For evidence that this is the most likely view of the framers of the 2LBCF 1689 one can consult the writings of the Puritan independent John Owen who was the primary author of the Savoy Declaration (1658), which, like the 2LBC 1689, closely followed the Westminster Confession of Faith (1646). Owen was also a major influence among early particular Baptists. When Walton produced his “Polyglot,” an early attempt to produce a critical text, Owen responded with an essay titled “Of the Integrity and Purity of the Hebrew and Greek Text of the Scripture” (it is found in Owen’s Collected Works, Vol. XVI [Banner of Truth]).

In that essay, Owen acknowledges that the autographs are “utterly perished and lost out of the world” (p. 353).

Where then do we find the Word of God? Owen answers: “We add, that the whole Scripture, entire as given out from God, without any loss, is preserved in the copies of the originals yet remaining” (p. 357)

He continues: “In them all, we say, is every letter and tittle of the word. These copies, we say, are the rule, standard, and touchstone of all translations, ancient or modern, by which they all are to be examined, tried, corrected, amended; and themselves only by themselves” (p. 357).

Owen later adds (please read this citation carefully): “Let it be remembered that the vulgar copy we use was the public possession of many generations,--that upon the invention of printing it was an actual authority throughout the world with them that used and understood that language, as far as anything that appears to the contrary; let that then pass for the standard, which is confessedly its right and due, and we shall, God assisting, quickly see how little reason there is to pretend such varieties of readings as we are now surprised withal…” (p. 366).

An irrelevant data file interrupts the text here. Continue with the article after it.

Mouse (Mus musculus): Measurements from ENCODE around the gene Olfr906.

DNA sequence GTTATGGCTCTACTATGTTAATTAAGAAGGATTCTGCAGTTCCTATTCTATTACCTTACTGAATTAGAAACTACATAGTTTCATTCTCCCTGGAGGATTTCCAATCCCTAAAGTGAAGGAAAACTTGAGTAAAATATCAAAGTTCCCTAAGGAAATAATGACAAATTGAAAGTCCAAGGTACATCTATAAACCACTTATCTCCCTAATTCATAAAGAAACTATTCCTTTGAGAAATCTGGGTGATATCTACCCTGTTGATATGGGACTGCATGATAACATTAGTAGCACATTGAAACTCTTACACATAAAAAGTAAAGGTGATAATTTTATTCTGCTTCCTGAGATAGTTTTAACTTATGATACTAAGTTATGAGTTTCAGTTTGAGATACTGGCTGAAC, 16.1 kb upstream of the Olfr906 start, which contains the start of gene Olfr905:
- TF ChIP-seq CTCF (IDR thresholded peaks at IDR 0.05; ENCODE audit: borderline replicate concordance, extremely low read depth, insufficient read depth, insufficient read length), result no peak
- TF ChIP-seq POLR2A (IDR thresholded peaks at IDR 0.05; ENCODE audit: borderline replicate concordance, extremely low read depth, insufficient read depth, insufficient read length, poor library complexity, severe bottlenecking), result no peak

To summarize Owen’s position: The Scriptures have been faithfully preserved by the providence of God in the extant copies of the Bible. The “vulgar copy” or received text achieved a fixed form with the invention of printing and now serves as the standard text.

I believe that the position that Owen articulates is the same as that held by the men who affirmed the 2LBCF 1689. This is what they meant when they affirmed that God had providentially preserved his Word.

Here is the final question that Bible believing Christians, particularly those who hold to Reformed theology, should ask: Do I want a theory of the text of Scripture articulated by John Owen (received text) or Bart Ehrman (modern critical text)? I choose Owen.



AJ said...

I believe your last point here is what is so critical to the differences between the camps here. Who will we stand with on the issue of which text; will we stand with the Framers and Reformers who studied hard to attain unto Sola Scriptura, or will we join ranks with liberal academia with whom the deity of Christ is nothing more than a point of contention and speculation (a doctrine, so I thought, the church had dealt with sufficiently in the early Councils). I too, will stand with Owen and the framers.

Anonymous said...

I believe Riddle makes a reasonable point. I would ask, do we have the inspired Word of God or do we have to wait for it to be found?